• Consider establishing a perineal massage program in the final weeks of pregnancy. You or your partner may perform this self-help routine, which has been associated with a somewhat increased likelihood of giving birth with neither an episiotomy nor a spontaneous tissue tear (with an intact perineum). The Pelvic Floor Dysfunction page in Resources A-Z provides a how-to link.

When giving birth, how can I reduce my chances of pelvic floor injury or dysfunction?

You should try to:
  • Avoid an epidural: Epidural analgesia increases the likelihood of having an episiotomy and an assisted delivery (with vacuum extraction or forceps), and because of these, a tear into the anal muscle. The Pregnancy Topic Labor Pain describes many ways of coping with the pain of labor. Having a doula or someone else who can provide continuous labor support can also help you avoid an epidural. You can find more information about doulas and continuous labor support in another Pregnancy Topic, Best Evidence: Labor Support.
  • Allow your own instincts and your body's pushing reflexes to guide pushing: When women follow their own inner sensations, they often don't begin pushing until some time after the opening of the uterus (cervix) is fully stretched, (dilated). When they do bear down, pushes tend to last only a few seconds, in contrast to more prolonged and stressful staff-directed pushing to hurry the birth along. With mother-directed pushing, women are less likely to be injured or need stitches. Pushing in this manner allows the vaginal tissues to gently stretch around the baby's descending head and may also avoid overstretching pelvic floor ligaments and muscles. (Many women with epidurals are unable to push in this way because they are numbed.)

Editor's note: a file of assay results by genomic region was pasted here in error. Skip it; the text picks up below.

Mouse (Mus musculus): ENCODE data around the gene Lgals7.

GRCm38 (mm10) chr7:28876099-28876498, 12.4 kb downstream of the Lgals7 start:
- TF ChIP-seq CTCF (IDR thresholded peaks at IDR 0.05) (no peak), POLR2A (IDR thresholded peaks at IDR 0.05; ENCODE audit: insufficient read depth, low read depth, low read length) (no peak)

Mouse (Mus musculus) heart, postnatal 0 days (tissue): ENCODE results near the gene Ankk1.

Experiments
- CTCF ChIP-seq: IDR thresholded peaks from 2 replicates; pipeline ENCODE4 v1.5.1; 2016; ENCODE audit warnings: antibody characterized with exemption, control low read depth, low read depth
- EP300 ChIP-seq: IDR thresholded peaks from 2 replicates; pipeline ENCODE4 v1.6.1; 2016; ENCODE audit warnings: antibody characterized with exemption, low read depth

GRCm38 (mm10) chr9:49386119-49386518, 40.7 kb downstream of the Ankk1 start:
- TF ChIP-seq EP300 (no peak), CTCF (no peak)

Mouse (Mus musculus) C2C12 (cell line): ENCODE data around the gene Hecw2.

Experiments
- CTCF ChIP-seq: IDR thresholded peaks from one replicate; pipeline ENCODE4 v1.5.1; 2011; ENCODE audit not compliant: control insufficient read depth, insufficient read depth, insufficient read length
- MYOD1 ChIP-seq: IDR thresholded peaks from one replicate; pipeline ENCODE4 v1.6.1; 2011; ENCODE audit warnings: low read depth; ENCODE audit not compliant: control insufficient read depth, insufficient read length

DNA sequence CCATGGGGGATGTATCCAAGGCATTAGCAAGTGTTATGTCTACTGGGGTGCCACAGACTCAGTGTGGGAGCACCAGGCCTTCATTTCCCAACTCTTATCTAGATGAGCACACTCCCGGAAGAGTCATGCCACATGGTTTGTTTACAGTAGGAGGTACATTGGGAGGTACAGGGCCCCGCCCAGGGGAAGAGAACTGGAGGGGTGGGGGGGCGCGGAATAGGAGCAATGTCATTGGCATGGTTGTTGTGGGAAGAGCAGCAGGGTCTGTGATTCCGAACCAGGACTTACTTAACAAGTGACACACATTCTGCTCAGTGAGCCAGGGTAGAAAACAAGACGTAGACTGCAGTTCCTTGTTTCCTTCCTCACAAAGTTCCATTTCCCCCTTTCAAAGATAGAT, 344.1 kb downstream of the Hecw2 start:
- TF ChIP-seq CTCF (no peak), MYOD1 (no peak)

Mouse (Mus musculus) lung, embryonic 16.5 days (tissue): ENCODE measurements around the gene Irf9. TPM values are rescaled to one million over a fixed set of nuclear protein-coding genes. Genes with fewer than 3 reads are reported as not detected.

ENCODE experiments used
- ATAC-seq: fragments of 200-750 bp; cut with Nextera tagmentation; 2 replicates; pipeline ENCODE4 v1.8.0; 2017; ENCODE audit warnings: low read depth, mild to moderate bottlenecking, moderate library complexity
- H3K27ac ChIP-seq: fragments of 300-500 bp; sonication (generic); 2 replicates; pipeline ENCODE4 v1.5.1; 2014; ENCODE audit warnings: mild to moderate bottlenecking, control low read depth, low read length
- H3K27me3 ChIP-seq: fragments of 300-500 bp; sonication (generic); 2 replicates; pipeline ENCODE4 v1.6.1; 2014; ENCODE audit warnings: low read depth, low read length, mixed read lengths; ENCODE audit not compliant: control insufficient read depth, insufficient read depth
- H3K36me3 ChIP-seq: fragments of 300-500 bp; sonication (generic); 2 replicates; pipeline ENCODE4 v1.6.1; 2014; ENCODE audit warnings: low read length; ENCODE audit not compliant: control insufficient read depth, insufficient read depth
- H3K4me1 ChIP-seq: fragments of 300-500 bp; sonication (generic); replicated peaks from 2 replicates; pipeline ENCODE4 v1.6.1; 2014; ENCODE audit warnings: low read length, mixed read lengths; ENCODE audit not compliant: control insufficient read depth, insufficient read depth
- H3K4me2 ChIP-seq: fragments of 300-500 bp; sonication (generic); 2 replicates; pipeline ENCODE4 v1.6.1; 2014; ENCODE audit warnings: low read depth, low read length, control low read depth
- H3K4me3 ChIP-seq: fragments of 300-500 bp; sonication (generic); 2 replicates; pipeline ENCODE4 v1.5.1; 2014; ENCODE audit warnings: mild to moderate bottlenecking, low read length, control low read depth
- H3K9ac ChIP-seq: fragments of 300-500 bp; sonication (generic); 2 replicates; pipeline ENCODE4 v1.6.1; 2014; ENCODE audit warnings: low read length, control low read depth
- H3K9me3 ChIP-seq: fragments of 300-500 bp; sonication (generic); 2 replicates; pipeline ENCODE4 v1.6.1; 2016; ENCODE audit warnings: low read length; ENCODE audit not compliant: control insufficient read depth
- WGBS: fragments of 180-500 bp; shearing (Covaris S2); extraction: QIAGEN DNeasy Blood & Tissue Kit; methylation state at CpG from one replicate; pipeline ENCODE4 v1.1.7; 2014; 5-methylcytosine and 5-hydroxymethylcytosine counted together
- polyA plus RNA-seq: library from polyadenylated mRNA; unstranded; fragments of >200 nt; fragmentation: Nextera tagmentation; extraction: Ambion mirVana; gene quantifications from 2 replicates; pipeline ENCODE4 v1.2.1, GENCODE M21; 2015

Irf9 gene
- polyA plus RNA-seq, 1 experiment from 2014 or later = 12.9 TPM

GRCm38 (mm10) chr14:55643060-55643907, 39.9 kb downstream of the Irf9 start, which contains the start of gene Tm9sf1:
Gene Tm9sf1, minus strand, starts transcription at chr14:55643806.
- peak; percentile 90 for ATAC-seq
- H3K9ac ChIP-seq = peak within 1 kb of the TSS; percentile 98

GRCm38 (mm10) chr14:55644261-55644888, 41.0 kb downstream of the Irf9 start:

• Give birth with your legs comfortably apart: If your perineum (the tissue between the vagina and the anus) is already at full stretch it will have nowhere to go when the baby's head is being born.
  • Ease the baby out and do not push forcefully at the time of birth: Ask your caregivers how they guide women at the time of the birth to try to avoid tears into the perineum. Unless there is a medical reason to get the baby out quickly, bearing down gently, pushing in between contractions, or not pushing at all and letting the uterus do the work can help the tissues to stretch gently.

How can I reduce my chances of having an episiotomy?

You can:
  • Talk with your caregiver about limiting episiotomy to medically urgent situations: Research does not support cutting an episiotomy for the following reasons:
    • to prevent tears into the anal muscle
    • to prevent pelvic floor disorders
    • to enable easier repair (stitching) than a tear
    • to promote better healing than a tear
    • to avoid problems in first-time mothers
    • to avoid problems if your baby seems to be large, and
    • to avoid problems if your caregiver thinks that a tear in the perineum is about to occur.